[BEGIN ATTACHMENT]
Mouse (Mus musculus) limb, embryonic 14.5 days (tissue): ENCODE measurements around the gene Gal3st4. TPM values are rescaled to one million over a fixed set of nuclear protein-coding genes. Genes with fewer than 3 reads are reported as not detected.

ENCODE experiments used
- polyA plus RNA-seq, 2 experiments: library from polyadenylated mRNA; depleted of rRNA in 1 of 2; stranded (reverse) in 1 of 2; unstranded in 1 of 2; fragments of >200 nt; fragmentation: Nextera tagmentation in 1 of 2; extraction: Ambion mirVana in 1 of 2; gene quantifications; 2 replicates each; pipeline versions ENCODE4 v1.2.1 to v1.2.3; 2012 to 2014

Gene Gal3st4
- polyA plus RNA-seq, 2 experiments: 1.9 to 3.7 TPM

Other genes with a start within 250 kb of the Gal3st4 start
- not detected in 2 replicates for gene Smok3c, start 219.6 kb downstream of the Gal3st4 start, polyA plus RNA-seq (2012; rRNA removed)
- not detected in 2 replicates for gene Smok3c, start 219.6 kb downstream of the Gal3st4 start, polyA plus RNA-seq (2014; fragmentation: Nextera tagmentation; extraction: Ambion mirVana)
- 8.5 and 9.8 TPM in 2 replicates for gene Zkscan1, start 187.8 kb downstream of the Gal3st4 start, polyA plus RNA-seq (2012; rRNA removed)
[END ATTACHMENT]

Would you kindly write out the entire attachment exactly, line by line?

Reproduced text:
Mouse (Mus musculus) limb, embryonic 14.5 days (tissue): ENCODE measurements around the gene Gal3st4. TPM values are rescaled to one million over a fixed set of nuclear protein-coding genes. Genes with fewer than 3 reads are reported as not detected.

ENCODE experiments used
- polyA plus RNA-seq, 2 experiments: library from polyadenylated mRNA; depleted of rRNA in 1 of 2; stranded (reverse) in 1 of 2; unstranded in 1 of 2; fragments of >200 nt; fragmentation: Nextera tagmentation in 1 of 2; extraction: Ambion mirVana in 1 of 2; gene quantifications; 2 replicates each; pipeline versions ENCODE4 v1.2.1 to v1.2.3; 2012 to 2014

Gene Gal3st4
- polyA plus RNA-seq, 2 experiments: 1.9 to 3.7 TPM

Other genes with a start within 250 kb of the Gal3st4 start
- not detected in 2 replicates for gene Smok3c, start 219.6 kb downstream of the Gal3st4 start, polyA plus RNA-seq (2012; rRNA removed)
- not detected in 2 replicates for gene Smok3c, start 219.6 kb downstream of the Gal3st4 start, polyA plus RNA-seq (2014; fragmentation: Nextera tagmentation; extraction: Ambion mirVana)
- 8.5 and 9.8 TPM in 2 replicates for gene Zkscan1, start 187.8 kb downstream of the Gal3st4 start, polyA plus RNA-seq (2012; rRNA removed)